Fish are a group of animals that are aquatic and have gills to breath oxygen from the water. They come in many different shapes, sizes and varieties and can be found in both fresh and salt water. Fish are cold-blooded and have no digits. Most fish use large fins and a specially shaped tail to navigate through the water. There are approximately 32,000 species of fish around the world.
Why are Fish Slimy?
The majority of fish can be described as being slimy to the touch. Fish secrete a glyco-protein from cells located in the outside layer of the skin. When the glycol-protein comes in contact with water it creates a slimy mucous coating. The primary reason that the fish excretes this mucous is to protect itself from harmful parasites and bacteria. The slimy coat contains enzymes and antibodies that fight off viruses, bacteria and other pathogens before they can enter the body of the fish. When a fish is injured or sustains a cut the slime protects the open wound from becoming infected.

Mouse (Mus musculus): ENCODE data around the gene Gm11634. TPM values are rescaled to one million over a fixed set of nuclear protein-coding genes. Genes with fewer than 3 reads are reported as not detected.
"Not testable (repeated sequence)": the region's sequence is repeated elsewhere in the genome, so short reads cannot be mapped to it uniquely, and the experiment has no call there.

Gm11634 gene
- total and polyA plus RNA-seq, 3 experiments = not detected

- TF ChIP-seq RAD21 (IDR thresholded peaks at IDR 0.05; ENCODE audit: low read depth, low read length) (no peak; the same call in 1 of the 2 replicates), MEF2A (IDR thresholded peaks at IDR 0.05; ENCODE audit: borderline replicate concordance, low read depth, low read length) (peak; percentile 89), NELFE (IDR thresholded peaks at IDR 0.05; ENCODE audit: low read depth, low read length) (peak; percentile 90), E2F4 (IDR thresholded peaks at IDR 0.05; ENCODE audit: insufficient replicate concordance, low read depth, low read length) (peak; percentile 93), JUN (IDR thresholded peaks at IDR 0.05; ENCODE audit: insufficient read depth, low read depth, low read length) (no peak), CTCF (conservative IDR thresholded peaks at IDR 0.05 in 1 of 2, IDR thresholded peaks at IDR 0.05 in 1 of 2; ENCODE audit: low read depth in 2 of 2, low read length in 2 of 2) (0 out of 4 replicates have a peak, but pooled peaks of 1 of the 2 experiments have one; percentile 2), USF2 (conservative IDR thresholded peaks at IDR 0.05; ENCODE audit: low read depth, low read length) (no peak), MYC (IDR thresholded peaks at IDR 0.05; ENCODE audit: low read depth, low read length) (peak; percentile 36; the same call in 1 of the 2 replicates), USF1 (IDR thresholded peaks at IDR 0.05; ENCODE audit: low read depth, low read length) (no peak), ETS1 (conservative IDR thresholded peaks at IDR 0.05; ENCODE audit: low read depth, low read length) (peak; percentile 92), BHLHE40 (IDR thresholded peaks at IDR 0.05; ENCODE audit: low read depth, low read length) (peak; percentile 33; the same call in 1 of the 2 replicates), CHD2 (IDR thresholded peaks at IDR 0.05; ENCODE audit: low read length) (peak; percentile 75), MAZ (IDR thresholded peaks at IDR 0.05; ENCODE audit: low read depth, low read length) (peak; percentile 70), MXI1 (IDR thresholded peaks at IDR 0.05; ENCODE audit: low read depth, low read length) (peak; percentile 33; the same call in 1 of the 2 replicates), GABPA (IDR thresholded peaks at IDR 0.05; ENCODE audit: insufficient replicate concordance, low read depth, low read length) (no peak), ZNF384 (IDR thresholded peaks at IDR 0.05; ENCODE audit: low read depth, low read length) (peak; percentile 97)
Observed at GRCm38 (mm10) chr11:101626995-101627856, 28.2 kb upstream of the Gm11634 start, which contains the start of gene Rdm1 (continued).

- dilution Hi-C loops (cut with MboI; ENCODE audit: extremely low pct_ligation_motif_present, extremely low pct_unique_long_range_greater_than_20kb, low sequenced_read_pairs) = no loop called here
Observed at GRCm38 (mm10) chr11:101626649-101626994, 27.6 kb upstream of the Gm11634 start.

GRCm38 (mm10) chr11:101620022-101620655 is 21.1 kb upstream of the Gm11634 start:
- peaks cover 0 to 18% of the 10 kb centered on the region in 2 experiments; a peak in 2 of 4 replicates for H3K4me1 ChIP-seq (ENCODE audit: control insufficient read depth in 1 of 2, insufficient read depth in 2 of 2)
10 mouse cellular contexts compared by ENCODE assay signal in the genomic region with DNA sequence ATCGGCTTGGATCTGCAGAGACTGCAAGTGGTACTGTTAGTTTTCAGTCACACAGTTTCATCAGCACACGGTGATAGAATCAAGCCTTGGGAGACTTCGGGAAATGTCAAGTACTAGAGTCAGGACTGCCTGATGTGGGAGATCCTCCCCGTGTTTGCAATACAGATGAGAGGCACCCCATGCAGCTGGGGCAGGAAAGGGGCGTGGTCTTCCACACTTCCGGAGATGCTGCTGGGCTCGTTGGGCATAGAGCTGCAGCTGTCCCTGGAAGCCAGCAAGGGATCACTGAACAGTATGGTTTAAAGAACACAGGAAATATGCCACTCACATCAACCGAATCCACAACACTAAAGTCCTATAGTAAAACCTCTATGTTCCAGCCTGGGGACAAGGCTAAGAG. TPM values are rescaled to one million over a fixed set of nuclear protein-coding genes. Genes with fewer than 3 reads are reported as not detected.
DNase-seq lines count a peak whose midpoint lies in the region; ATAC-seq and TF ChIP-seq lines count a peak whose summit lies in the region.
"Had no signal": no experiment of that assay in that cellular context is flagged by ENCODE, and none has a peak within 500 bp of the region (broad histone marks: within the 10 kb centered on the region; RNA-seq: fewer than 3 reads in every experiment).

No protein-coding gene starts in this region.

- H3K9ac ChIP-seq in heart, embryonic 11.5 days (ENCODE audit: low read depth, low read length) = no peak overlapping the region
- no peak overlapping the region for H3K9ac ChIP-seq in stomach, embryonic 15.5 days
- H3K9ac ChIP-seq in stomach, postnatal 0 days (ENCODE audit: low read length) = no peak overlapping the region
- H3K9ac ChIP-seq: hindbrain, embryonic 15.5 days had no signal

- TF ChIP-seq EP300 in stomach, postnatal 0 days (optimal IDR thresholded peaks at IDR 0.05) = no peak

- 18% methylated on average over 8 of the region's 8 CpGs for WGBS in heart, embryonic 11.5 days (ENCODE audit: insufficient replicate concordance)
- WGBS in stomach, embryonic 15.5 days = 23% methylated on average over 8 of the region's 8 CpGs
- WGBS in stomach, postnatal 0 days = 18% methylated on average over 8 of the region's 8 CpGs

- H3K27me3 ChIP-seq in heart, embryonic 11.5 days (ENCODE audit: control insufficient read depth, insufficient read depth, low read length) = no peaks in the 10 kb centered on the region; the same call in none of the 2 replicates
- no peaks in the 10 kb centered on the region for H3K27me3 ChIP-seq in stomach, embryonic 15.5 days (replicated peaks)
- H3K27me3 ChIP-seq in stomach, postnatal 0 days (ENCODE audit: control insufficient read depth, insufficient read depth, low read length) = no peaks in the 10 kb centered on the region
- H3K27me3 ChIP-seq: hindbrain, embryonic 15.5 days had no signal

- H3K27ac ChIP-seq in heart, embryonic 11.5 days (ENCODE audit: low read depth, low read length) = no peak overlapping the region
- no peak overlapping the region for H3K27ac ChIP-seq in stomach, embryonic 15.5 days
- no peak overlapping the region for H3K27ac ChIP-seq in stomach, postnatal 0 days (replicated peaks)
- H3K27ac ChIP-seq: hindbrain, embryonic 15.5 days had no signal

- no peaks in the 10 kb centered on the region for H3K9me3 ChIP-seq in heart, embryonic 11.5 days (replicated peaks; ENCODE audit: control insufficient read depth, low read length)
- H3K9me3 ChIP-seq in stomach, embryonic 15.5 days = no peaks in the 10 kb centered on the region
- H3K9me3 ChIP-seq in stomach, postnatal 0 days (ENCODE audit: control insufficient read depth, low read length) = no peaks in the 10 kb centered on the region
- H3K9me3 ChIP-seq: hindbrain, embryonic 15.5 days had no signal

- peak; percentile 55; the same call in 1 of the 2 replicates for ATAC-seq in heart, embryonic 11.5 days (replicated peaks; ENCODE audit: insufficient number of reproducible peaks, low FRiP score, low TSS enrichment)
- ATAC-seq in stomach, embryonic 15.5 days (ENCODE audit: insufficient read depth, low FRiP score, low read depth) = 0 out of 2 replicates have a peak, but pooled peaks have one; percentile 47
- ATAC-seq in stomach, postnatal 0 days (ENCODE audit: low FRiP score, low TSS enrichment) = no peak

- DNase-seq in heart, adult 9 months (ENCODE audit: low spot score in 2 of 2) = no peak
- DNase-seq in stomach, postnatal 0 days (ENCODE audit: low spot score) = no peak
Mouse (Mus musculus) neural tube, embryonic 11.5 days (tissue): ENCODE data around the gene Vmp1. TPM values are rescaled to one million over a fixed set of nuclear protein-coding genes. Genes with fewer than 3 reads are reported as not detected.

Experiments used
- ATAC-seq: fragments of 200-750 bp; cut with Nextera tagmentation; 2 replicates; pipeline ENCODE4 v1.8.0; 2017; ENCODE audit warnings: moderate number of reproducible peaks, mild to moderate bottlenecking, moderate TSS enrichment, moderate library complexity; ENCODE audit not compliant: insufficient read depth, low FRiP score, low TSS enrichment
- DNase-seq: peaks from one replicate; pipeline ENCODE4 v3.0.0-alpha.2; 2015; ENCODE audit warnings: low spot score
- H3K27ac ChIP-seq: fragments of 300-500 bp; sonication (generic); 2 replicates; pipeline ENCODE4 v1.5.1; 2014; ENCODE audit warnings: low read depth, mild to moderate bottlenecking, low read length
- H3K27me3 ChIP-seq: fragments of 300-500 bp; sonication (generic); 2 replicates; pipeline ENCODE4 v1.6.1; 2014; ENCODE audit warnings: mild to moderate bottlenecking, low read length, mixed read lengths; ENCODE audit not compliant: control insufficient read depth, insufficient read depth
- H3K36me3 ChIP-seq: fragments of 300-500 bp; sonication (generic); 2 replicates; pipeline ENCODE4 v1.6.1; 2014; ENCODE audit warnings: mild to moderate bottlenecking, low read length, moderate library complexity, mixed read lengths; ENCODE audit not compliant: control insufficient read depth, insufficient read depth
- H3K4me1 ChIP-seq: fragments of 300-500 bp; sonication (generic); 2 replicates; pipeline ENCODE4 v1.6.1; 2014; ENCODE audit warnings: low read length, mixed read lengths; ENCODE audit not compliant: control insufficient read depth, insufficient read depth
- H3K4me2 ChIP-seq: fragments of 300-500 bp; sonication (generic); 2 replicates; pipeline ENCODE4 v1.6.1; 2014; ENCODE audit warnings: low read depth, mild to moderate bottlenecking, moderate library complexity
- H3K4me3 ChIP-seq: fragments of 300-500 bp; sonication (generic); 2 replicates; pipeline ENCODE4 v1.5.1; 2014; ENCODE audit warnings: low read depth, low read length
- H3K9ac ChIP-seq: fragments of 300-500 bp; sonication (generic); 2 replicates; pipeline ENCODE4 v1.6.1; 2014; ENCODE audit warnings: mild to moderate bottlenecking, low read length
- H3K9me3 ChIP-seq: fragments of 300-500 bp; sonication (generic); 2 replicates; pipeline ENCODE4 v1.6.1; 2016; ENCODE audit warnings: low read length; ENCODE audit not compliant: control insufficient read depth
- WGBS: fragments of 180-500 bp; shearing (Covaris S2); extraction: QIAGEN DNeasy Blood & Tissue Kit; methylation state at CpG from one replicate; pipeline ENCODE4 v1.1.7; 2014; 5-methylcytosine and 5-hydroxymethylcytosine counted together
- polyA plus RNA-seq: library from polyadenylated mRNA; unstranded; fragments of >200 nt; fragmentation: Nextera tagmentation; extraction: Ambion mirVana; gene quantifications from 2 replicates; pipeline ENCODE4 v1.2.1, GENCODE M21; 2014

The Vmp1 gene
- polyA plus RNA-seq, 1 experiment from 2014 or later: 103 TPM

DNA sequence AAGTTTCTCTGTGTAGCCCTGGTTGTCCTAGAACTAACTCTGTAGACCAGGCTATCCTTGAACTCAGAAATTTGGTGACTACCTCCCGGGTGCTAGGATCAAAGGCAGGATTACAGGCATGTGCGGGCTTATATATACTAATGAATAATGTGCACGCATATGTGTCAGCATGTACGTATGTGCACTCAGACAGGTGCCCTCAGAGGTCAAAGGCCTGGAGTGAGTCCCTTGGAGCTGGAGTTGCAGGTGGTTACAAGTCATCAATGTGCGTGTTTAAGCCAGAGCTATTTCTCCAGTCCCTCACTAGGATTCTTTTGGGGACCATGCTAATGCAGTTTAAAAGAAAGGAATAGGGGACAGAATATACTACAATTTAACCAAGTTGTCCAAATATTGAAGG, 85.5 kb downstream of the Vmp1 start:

The slimy coating also stops the fish losing important electrolytes and body fluids. It makes it difficult for these to pass from the fish into the surrounding water. A tiny breach in the slime coating can allow this to happen due to osmosis. Fish exchange oxygen with the water through their skin also and the slime coating helps to regulate that reaction.
The slime coating also helps protect the fish from predators. Many fish secrete a toxin along with the glyco-protein. When eaten this may discourage other attacks on the fish. The slime can also be used to form protective cocoons.
Another reason for the slime covering is to make the fish more streamlined to help it swim faster. Some fish produce slime that can feed their young. This is often high in proteins and fats, which helps the young to develop quickly.